In order to prevent a mine from collapsing, the mine's surface is anchored to the mountain with three meter long iron bolts. Iron bolts are used to stabilize cavities in the rock and annualy approximately 100 million bolts are installed around the world. But the bolts could break, for example, from seismic activity caused by explosions or tremors, and thus lose its bearing capacity. A technology that can detect that the bolts are broken, however, has not existed before, and it is unlikely that a broken bolt can be detected with the naked eye.
– Simply put, one can say that we provide a common rock bolt with Internet of Things (IoT) technology, says Jens Eliasson, Associate Professor of Industrial Electronics.
Increased safety in mines
By providing the rock bolt with sensors and allow for wireless communication, several different parameters can be monitored. For example, the sensors can detect if there is abrasion in the bolt and it is about to break. The sensors can also respond to vibrations.
– The sensor on the rock bolt analyzes deviations and can detect tremors and then send out a warning signal. That means increased safety for those who are in the mine, says Jens Eliasson.
Already today, there are instruments in mines that can warn of tremors, so called geophones. They are very precise but also very expensive. The smart rock bolts would be a complement to geophones, many more in number and consequently provide more measurement points at lower cost.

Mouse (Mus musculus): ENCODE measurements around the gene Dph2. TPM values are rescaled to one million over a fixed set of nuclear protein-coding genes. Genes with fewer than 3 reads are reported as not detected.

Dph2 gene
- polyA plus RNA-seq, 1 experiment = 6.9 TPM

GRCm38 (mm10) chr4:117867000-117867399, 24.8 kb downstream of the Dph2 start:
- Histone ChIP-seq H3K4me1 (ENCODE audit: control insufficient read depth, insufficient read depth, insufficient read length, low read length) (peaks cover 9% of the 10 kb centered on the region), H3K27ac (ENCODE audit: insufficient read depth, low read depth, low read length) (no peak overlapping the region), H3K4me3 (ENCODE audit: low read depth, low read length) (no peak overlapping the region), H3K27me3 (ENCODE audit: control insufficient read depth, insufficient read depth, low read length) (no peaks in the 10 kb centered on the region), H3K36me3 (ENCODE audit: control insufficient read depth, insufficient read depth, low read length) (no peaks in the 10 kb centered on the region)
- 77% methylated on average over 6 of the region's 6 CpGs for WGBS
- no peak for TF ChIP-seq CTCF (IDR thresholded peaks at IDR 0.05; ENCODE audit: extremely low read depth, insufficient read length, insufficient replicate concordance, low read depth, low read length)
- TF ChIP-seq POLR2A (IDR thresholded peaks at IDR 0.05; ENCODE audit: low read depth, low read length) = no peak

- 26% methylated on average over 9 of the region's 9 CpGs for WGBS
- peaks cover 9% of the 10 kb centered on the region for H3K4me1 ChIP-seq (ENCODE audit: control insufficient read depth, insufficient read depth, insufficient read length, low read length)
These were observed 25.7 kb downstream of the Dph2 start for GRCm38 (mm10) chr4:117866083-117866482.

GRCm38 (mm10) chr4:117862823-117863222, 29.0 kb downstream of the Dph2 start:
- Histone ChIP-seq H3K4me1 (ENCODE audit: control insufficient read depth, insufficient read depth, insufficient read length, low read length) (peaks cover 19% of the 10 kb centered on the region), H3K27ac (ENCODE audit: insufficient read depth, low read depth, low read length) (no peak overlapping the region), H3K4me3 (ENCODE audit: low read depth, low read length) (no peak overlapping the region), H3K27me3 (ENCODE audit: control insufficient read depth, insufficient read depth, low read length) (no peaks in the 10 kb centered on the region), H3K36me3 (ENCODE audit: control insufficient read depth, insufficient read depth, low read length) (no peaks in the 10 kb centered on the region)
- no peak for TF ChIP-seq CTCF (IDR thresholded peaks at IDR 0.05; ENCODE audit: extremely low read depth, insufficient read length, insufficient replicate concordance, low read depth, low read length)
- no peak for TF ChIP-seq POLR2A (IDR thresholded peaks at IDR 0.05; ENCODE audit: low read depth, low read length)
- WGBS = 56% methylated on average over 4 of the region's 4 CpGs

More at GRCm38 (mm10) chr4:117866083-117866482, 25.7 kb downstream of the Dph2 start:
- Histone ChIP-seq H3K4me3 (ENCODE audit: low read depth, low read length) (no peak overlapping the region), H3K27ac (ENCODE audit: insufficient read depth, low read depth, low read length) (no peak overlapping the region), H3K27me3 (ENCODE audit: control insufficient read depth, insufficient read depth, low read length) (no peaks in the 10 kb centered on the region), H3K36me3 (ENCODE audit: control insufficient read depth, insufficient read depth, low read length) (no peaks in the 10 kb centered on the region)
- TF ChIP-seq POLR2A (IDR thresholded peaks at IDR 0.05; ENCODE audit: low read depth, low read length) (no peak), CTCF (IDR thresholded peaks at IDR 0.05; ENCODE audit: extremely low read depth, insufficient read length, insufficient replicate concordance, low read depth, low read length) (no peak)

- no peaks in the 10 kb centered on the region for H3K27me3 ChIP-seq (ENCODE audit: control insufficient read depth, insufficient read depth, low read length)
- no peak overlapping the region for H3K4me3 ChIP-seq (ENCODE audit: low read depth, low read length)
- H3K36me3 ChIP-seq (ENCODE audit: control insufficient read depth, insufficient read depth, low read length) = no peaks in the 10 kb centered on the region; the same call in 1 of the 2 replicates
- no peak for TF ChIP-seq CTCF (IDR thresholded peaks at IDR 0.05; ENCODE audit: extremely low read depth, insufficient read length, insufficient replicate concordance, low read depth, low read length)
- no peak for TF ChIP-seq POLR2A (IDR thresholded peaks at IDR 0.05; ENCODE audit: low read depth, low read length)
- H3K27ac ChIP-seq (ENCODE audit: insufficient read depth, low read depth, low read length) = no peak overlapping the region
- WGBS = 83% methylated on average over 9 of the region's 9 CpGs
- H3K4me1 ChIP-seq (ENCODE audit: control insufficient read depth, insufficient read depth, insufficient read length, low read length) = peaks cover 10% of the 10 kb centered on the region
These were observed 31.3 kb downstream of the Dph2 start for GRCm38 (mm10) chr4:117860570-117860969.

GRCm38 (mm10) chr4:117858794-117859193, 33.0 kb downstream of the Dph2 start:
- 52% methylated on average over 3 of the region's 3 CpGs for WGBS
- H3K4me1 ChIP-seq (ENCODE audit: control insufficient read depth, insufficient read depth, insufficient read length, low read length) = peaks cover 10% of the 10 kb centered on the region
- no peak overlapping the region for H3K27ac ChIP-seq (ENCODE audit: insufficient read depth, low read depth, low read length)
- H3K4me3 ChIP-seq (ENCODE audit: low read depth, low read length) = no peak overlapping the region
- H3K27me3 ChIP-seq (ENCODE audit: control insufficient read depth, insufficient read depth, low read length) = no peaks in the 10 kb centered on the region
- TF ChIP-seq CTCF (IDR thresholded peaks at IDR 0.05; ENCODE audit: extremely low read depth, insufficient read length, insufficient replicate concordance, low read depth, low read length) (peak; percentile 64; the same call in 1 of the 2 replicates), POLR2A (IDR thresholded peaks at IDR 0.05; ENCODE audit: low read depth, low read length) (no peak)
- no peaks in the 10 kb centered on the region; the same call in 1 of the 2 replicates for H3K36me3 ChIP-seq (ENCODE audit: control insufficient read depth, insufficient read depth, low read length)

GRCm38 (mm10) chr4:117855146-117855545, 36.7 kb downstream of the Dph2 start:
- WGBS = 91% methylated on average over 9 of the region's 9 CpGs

– Our goal is that the sensors will measure vibrations thousands of times a second, in very many places. One of our greatest challenges is the need for long battery life and large memory storage. We hope to achieve a battery life of between two and five years, and memory storage is already at 64 megabyte.
Warns and informs
All intelligent rock bolts are connected to a gateway that also can send signals to the bolts. Each rock bolt is also equipped with powerful LED lights in different colors. The diodes can serve as a warning or information system, and for example, lead the way to the nearest exit or signal that there is a risk of tremors. Another feature that is under development is positioning. Through interacting rock bolts, it would be possible to position someone or something located underground in a mine.
IPSO Challenge is a competition arranged by IPSO Alliance. Out of 50 entries, ten ended up in the semifinals and the smart rock bolt is one of these. Both semi-finals and final is decided in early December in San Jose, United States.
In addition to researchers from Luleå University of Technology, also Eistec, GrepIT, Malmfälten AB and Gluetech have been involved in the development of the intelligent rock bolt.
Follow the smart rock bolt on Twitter, @SmartRockbolt.